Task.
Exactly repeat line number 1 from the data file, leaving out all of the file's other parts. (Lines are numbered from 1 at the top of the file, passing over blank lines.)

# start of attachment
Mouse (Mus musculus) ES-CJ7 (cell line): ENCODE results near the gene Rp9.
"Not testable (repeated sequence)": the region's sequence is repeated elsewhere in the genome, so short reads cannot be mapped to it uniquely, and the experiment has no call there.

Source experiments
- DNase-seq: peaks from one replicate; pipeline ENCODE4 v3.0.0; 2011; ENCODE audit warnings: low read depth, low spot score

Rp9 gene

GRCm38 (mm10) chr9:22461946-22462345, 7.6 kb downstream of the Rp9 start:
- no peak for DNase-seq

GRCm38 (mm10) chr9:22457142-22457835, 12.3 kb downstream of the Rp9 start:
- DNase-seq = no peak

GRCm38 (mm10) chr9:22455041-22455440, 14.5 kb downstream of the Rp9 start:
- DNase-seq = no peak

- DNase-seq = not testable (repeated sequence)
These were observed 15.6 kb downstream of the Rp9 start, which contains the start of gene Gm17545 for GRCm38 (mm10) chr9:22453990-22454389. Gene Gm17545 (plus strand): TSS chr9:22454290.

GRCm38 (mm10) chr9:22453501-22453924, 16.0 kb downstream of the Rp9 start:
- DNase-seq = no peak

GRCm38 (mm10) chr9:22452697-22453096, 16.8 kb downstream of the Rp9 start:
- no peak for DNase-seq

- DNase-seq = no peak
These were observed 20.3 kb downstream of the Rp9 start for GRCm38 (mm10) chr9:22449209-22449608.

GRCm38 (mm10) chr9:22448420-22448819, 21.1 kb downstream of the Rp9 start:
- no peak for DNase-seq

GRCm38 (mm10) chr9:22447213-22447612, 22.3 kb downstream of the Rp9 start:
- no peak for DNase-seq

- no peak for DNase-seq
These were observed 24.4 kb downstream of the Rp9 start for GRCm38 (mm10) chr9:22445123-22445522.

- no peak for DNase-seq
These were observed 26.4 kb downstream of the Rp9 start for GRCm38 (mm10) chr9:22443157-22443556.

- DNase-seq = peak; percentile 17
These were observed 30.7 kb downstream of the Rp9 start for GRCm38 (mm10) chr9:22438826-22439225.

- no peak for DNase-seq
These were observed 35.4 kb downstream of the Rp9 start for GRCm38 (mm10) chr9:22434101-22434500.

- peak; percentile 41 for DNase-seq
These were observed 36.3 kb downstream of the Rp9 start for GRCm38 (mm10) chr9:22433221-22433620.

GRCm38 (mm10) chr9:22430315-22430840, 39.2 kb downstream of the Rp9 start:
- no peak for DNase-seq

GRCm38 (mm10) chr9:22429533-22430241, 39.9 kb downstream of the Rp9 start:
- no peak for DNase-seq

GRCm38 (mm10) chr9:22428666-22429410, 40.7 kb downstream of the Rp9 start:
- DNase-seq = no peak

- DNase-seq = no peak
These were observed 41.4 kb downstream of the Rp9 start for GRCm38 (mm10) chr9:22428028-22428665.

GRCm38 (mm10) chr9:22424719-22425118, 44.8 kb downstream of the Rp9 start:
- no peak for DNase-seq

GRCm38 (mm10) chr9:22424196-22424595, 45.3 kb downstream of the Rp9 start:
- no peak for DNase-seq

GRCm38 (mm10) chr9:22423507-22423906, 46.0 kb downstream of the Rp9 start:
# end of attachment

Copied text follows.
Mouse (Mus musculus) ES-CJ7 (cell line): ENCODE results near the gene Rp9.